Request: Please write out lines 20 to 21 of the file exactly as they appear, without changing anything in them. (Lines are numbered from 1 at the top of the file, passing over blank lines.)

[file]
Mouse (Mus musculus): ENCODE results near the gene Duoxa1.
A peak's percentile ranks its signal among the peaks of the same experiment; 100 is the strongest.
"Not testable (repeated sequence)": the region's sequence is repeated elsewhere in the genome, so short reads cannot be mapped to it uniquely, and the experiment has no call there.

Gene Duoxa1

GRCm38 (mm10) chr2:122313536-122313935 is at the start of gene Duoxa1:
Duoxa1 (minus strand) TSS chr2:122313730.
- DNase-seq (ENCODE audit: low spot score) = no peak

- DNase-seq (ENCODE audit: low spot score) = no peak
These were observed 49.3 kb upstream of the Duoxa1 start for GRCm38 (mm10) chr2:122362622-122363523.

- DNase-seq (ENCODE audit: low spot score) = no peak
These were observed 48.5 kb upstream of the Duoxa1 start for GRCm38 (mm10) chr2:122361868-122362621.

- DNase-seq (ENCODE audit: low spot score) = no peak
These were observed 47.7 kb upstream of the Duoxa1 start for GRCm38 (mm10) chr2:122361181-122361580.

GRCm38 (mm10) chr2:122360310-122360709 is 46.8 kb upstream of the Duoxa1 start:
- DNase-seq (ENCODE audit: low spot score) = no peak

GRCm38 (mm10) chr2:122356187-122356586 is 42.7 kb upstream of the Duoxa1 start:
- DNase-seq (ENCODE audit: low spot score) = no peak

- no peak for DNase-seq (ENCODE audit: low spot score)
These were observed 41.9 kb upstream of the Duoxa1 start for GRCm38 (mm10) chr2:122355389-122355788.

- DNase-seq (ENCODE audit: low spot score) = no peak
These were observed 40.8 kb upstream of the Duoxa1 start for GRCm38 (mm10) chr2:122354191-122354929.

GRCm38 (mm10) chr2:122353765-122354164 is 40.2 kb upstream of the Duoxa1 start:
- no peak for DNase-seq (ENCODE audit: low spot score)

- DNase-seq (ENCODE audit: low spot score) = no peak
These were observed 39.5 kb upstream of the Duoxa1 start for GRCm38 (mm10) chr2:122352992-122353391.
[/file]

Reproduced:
- DNase-seq (ENCODE audit: low spot score) = no peak
These were observed 40.8 kb upstream of the Duoxa1 start for GRCm38 (mm10) chr2:122354191-122354929.